Thurston Hall plays a hypochondriac who becomes annoyed when his doctor
suggests to his wife adopting children. To discourage such an idea, he
invites Our Gang to lunch while his wife is out. It's then when the
craziness breaks out, culminating in Alfalfa's twin brothers swallowing
the candy "pills" the doctor had been prescribing for him.
The adults carry the short, stiff as they are in the MGM fashion, and the kids do pretty well. Alfalfa's age and Mickey's bad acting aren't noticeable in the farcical shenanigans, as the actors spend most of their time running back and forth. Froggy also gets a proper introduction as one of the gang just as Alfalfa is leaving.
All in all, it's ten minutes of fun and ranks as one of the better MGM shorts. Not a bad way for Alfalfa to bow out.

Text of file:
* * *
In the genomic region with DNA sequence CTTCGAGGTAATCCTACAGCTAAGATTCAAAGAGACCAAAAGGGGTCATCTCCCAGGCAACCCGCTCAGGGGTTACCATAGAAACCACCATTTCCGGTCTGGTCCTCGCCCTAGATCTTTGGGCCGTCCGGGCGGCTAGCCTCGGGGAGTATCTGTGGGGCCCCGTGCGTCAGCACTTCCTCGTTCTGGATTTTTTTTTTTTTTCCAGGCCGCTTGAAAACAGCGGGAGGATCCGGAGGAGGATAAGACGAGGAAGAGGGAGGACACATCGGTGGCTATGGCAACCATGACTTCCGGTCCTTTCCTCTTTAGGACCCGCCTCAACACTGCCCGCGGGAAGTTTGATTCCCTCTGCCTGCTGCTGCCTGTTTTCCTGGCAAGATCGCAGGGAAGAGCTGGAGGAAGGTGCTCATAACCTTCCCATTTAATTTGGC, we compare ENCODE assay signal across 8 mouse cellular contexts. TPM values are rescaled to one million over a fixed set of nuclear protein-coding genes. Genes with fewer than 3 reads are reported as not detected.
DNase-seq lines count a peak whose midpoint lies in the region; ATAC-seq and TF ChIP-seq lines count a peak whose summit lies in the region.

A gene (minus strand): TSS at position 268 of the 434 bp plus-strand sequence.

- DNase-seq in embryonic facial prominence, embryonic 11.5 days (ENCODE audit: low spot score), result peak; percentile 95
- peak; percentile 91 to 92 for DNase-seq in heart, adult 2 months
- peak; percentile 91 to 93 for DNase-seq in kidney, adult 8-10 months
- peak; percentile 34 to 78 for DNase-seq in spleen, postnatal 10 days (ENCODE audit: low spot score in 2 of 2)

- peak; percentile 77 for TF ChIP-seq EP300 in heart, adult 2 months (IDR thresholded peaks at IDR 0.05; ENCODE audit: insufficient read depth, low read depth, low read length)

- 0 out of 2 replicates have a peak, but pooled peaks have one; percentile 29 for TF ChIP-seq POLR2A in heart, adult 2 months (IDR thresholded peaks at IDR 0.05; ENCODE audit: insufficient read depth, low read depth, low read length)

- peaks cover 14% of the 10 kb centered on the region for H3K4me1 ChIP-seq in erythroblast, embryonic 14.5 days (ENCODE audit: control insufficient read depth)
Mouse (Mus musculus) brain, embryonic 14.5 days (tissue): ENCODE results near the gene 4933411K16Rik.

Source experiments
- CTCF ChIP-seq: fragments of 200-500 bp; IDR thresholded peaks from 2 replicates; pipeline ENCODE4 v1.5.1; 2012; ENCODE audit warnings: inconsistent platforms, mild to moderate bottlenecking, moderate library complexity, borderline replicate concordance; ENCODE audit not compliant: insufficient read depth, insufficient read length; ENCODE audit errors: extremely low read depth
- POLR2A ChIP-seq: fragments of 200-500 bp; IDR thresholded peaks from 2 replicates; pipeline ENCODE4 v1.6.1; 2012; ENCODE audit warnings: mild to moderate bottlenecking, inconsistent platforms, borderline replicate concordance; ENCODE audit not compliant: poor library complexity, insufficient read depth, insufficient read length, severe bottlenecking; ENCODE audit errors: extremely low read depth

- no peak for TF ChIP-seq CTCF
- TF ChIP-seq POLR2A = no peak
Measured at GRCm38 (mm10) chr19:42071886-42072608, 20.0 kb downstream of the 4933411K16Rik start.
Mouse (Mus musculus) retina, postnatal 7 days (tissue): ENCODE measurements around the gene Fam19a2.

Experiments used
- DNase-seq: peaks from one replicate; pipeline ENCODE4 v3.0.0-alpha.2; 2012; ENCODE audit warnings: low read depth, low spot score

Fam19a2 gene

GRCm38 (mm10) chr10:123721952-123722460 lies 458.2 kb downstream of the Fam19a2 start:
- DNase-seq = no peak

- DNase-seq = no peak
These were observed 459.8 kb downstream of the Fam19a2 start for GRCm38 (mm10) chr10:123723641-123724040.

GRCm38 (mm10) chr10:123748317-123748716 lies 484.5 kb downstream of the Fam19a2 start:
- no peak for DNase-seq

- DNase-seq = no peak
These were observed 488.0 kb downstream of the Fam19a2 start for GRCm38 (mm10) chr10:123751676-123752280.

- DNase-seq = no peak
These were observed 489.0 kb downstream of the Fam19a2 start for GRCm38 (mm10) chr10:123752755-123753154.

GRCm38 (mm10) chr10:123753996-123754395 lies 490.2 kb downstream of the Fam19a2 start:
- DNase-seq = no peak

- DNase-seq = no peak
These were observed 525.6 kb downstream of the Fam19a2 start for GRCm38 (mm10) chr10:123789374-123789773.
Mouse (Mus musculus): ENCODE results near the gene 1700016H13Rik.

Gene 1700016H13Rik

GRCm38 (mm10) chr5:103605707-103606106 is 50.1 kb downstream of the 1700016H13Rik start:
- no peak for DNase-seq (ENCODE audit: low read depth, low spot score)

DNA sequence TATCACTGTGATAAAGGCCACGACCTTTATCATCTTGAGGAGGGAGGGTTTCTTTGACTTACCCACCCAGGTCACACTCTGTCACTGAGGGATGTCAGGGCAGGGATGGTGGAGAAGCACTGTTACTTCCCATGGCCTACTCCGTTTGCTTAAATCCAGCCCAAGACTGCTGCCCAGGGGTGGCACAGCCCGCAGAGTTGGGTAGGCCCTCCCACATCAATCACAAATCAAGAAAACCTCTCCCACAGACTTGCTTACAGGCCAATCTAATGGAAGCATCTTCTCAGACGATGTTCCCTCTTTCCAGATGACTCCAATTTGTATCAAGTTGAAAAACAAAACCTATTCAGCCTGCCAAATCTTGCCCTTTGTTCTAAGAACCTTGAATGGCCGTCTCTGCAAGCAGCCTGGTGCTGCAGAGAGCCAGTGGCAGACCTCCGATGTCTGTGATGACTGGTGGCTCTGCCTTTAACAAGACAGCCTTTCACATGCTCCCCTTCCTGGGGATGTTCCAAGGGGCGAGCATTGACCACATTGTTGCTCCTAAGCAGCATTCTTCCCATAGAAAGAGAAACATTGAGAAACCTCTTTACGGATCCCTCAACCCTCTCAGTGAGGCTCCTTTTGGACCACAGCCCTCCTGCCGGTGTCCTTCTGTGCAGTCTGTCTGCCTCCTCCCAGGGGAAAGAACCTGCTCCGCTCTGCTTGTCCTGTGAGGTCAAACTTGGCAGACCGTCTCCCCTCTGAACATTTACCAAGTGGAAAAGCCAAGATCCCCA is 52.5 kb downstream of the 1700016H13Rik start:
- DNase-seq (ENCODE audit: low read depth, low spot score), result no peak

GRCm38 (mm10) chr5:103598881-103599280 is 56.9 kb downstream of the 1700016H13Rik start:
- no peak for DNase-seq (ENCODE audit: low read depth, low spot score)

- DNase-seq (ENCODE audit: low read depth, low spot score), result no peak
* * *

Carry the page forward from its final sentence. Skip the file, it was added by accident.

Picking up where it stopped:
I don't think this is as bad as later MGM shorts. The kids still have
their personality and seem very natural. The problem with this short is
there doesn't seem to be anything IN it. Alfalfa and Spanky have
revenge on practical-joking Butch by putting an explosive candle in his
cake (which doesn't make THAT much of an explosion). That's it. A plot
like this could take two minutes, but this takes ten, and pads out its
running time by having Alfalfa (again) warble off-key for two minutes.
I did find some amusement in Tommy Bond's Durante impression, and Buckwheat's prank. So the short is not bad, not good, just not... anything. A basic time-killer.
You could do worse with your time, and you could do better.
Alfalfa comes face to face with a lookalike boy named Cornelius, who
lives on a rich estate. They decide to switch places, but discover
there's no place like home, and then a flying saucer takes them both.
Okay, I made that last bit up.